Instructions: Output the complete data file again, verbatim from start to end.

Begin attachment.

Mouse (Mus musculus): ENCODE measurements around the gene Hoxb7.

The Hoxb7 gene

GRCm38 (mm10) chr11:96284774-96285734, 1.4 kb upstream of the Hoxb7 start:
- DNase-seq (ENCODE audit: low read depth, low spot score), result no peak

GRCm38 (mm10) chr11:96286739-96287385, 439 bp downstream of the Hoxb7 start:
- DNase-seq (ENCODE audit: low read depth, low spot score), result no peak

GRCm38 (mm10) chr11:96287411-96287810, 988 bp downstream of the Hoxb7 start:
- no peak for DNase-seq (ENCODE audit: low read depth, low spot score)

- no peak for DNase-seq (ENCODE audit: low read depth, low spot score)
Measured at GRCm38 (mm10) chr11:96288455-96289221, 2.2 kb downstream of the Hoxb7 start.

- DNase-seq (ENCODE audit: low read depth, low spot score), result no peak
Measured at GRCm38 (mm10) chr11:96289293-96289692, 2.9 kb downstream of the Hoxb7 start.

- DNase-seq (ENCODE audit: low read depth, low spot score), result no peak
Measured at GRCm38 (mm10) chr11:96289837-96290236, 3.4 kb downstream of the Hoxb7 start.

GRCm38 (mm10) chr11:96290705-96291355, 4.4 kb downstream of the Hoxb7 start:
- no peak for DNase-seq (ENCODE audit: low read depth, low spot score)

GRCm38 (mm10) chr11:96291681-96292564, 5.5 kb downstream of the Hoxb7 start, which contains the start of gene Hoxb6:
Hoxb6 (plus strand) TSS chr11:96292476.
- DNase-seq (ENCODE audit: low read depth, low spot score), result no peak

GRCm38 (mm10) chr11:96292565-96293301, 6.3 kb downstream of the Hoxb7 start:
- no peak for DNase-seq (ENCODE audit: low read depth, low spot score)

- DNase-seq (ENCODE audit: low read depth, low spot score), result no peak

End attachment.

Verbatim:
Mouse (Mus musculus): ENCODE measurements around the gene Hoxb7.

The Hoxb7 gene

GRCm38 (mm10) chr11:96284774-96285734, 1.4 kb upstream of the Hoxb7 start:
- DNase-seq (ENCODE audit: low read depth, low spot score), result no peak

GRCm38 (mm10) chr11:96286739-96287385, 439 bp downstream of the Hoxb7 start:
- DNase-seq (ENCODE audit: low read depth, low spot score), result no peak

GRCm38 (mm10) chr11:96287411-96287810, 988 bp downstream of the Hoxb7 start:
- no peak for DNase-seq (ENCODE audit: low read depth, low spot score)

- no peak for DNase-seq (ENCODE audit: low read depth, low spot score)
Measured at GRCm38 (mm10) chr11:96288455-96289221, 2.2 kb downstream of the Hoxb7 start.

- DNase-seq (ENCODE audit: low read depth, low spot score), result no peak
Measured at GRCm38 (mm10) chr11:96289293-96289692, 2.9 kb downstream of the Hoxb7 start.

- DNase-seq (ENCODE audit: low read depth, low spot score), result no peak
Measured at GRCm38 (mm10) chr11:96289837-96290236, 3.4 kb downstream of the Hoxb7 start.

GRCm38 (mm10) chr11:96290705-96291355, 4.4 kb downstream of the Hoxb7 start:
- no peak for DNase-seq (ENCODE audit: low read depth, low spot score)

GRCm38 (mm10) chr11:96291681-96292564, 5.5 kb downstream of the Hoxb7 start, which contains the start of gene Hoxb6:
Hoxb6 (plus strand) TSS chr11:96292476.
- DNase-seq (ENCODE audit: low read depth, low spot score), result no peak

GRCm38 (mm10) chr11:96292565-96293301, 6.3 kb downstream of the Hoxb7 start:
- no peak for DNase-seq (ENCODE audit: low read depth, low spot score)

- DNase-seq (ENCODE audit: low read depth, low spot score), result no peak